FRED DE SAM LAZARO: It’s a tall order. South Sudan would be one of the poorest nations on Earth. Paved roads and health clinics are almost nonexistent, and illiteracy is about 85 percent. Add to that a continued fear of renewed violence. The crucial agreement on oil revenue sharing still languishes. And, besides North/South tensions, there’s also a long history of deadly violence among tribes in the South.

But none of that concerns Marisa Nyahost today.

MARISA NYAHOST (through translator): I just got here. My priority was to get here and to vote. The issues like a job can come later.

FRED DE SAM LAZARO: Not far from here, the polling places were preparing for that big event, with help from international groups to ensure that the election is conducted cleanly. Polls will be open seven days, beginning Sunday. And the results are expected to be announced by mid-February.

JUDY WOODRUFF: Fred’s report is a partnership with the Pulitzer Center on Crisis Reporting and the Under-Told Stories Project at Saint Mary’s University in Minnesota.


two traditional Pakistani menMore than five months after floods swamped Pakistan, the process of recovery is barely beginning. Click here to watch the video »



JUDY WOODRUFF: More than five months after floods swamped Pakistan, the process of recovery is barely beginning.

We have a report from Sindh Province by special correspondent Fred de Sam Lazaro.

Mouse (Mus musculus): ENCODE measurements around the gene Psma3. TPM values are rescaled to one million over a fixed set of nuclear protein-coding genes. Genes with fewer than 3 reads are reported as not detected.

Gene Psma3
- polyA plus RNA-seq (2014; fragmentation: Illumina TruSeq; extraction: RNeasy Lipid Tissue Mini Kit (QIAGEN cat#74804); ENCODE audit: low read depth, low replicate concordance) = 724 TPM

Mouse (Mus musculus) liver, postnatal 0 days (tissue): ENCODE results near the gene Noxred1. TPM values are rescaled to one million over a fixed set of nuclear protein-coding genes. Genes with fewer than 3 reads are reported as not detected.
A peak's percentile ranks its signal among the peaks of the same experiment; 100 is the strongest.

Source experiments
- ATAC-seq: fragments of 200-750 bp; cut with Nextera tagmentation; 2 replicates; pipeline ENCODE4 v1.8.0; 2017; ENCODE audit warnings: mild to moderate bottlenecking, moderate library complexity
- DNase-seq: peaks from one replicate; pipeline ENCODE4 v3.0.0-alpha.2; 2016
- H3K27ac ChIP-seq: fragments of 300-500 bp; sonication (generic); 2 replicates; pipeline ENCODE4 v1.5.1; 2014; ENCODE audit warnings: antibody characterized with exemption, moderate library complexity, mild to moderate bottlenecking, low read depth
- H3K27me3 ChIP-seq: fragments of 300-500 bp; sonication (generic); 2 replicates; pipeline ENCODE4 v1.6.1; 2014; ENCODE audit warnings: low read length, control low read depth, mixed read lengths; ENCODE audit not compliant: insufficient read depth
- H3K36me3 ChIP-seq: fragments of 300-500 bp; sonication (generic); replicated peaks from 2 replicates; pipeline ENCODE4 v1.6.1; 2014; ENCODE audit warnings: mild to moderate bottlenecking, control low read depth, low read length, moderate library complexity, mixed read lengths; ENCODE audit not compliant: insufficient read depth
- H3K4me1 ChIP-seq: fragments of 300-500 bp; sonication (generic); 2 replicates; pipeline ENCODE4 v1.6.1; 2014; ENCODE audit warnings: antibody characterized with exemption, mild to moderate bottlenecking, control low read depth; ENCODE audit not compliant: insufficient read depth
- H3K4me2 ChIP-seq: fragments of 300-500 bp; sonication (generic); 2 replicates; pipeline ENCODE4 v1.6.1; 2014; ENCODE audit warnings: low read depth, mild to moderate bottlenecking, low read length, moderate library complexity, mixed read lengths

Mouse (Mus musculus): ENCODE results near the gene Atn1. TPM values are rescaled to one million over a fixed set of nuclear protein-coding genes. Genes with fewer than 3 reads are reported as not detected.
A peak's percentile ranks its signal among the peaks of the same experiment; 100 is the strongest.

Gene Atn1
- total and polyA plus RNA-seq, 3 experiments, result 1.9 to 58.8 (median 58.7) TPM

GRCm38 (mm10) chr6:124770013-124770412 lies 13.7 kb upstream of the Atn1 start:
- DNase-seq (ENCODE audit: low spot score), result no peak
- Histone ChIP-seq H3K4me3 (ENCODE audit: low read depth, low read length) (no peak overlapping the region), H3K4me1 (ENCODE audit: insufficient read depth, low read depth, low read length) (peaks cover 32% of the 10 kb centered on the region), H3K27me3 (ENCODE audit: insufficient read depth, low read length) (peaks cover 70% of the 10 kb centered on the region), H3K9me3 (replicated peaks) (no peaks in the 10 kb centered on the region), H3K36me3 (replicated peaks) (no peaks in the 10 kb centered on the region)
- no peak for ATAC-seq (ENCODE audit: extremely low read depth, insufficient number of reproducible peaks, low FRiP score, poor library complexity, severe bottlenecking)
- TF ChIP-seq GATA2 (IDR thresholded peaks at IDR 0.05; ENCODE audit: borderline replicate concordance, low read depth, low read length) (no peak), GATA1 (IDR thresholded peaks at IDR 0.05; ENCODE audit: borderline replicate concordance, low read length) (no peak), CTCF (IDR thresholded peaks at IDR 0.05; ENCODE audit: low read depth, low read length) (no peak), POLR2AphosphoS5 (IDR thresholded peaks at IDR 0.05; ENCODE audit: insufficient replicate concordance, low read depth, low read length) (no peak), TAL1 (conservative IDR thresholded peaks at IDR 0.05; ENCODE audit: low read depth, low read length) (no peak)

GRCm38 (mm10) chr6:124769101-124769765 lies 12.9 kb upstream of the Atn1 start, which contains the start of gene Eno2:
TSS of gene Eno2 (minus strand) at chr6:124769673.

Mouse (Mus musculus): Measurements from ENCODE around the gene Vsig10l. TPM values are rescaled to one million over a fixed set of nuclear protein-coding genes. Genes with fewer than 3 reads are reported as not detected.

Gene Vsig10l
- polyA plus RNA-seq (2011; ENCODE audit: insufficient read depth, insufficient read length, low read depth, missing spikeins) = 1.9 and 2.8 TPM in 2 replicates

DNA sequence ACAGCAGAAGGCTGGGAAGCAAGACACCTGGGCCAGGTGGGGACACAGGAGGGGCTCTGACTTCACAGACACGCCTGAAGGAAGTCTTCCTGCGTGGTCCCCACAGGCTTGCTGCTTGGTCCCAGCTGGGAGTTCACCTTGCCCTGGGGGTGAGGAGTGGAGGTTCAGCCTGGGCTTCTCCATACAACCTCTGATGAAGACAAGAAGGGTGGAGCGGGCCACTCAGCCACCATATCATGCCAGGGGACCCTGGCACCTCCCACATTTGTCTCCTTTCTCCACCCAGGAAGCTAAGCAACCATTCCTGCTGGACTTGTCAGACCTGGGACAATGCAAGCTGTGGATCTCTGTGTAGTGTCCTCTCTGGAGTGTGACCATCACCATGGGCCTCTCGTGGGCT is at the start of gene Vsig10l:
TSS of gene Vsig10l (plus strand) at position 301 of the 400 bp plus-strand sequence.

FRED DE SAM LAZARO: Vast swathes of Pakistan’s southern Sindh Province remain inundated, in some places under 10 feet of water. By official estimates, half-a-million of families are still in tent camps. An occasional farmer can be seen sewing the land, but the land is nowhere near ready to grow food, says the government’s top adviser on water and agriculture issues.

KAMAL MAJIDULLA, special assistant to Pakistani prime minister: The ability of the land to soak up that water is not there anymore. It’s not a sponge anymore. The sponge is loaded, and on top of which we’re in the winter season, so our evaporation rates have gone down.

FRED DE SAM LAZARO: Kamal Majidulla says its just one of the challenges that will slow the recovery from floods that blanketed almost all corners of Pakistan. A lack of international aid is another, which he blames on what he calls Pakistan’s distorted image as a refuge for terrorists.